On April 5–6, 2017, the Monroe H. Freedman Institute for the Study of Legal Ethics hosted its inaugural Symposium, Judicial Responsibility for Justice in Criminal Courts. This unique two-day Symposium brought together the country’s thought leaders from the bench, the academy, prosecutors’ offices, and the defense bar to engage in interactive discussion to examine the role of judges in criminal courts. The Conference goal was to propose concrete suggestions for changes in judicial role, rules, and culture to improve criminal courts.
For years, numerous organizations and individuals have focused upon aspects of the dysfunction of the criminal justice system, primarily examining overburdened defense lawyers and unmanageable caseloads, insufficient resources for prosecutors’ offices and their relationship with the police, as well as ineffective assistance of counsel and prosecutorial conduct. As a consequence of attention to mass incarceration, there is significant concern about the causes and remedies of this dysfunction, some of which is directed toward misdemeanor practice.
But little attention has been focused upon judges and how, despite underfunded state systems, judges could do better in delivering justice to the many individuals who first encounter the judicial system in the country’s criminal courts.
The Conference aspired to begin a national conversation about these issues and to produce a report with specific recommendations for practices to improve the quality of justice delivered by judges in overburdened and underfunded state and local criminal justice systems.
The planners hope to spark interest in similar conferences in various locales around the country. This symposium issue, with provocative Essays and Articles by noted legal academics, aspires to contribute to that national conversation.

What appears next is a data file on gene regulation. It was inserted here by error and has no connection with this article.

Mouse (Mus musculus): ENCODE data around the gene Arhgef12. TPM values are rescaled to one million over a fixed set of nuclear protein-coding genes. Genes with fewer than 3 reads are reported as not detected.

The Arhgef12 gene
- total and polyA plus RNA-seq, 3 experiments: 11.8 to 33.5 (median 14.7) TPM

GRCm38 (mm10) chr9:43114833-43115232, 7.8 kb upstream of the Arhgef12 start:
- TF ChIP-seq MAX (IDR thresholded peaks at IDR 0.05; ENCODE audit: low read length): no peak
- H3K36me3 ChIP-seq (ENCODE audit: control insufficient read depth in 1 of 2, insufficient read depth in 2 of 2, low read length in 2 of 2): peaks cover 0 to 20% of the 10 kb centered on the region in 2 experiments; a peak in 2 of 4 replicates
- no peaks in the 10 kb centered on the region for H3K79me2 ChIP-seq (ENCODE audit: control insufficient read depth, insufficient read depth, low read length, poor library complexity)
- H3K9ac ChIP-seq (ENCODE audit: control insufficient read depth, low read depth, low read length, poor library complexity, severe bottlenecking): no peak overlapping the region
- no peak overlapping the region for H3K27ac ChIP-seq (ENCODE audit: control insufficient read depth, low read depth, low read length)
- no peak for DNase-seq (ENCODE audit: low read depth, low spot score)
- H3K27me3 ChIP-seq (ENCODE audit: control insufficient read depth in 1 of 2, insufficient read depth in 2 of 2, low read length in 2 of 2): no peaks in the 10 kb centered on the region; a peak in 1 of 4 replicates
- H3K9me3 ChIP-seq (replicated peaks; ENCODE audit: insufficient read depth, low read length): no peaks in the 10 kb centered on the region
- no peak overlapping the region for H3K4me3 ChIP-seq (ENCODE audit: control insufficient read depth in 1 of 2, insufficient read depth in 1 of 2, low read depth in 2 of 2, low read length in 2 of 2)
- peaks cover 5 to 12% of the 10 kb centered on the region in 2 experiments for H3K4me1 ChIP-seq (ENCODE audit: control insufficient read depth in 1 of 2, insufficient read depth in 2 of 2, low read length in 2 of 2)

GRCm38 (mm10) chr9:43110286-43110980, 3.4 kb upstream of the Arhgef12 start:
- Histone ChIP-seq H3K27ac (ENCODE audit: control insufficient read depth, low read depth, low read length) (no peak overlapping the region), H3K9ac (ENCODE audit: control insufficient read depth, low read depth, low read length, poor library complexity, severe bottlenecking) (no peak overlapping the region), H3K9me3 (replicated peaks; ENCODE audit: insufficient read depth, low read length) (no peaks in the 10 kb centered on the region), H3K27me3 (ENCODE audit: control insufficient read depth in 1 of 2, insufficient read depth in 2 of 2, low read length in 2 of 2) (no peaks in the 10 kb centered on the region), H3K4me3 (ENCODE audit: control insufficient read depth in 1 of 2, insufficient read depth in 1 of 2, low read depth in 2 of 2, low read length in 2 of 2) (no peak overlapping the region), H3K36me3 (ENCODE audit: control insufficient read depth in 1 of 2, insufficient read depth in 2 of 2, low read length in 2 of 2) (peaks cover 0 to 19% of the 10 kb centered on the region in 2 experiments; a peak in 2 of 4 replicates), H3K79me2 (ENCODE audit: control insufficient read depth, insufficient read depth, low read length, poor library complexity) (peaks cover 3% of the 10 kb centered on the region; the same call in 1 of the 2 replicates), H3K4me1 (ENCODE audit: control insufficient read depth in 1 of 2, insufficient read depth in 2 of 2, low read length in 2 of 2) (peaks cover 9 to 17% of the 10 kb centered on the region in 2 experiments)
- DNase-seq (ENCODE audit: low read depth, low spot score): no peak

The Conference was cosponsored by the National Association of Criminal Defense Lawyers, the Foundation for Criminal Justice, the Association of Prosecuting Attorneys, the New York Office of Court Administration, and the Center for Court Innovation. The planning committee included members of each of these organizations as well as judges from the National Center for State Courts.
Norman Reimer, Executive Director of the National Association of Criminal Defense Lawyers, and a significant partner in planning this Conference, cogently describes the Conference in his introduction.4 Day one of the Conference was open to the public. Day two consisted of invitation-only working groups, described below, that grappled with difficult questions and sought to develop practical proposals for implementation.
Hofstra Law Review: Vol. 46
, Article 3.
Available at: https://scholarlycommons.law.hofstra.edu/hlr/vol46/iss1/3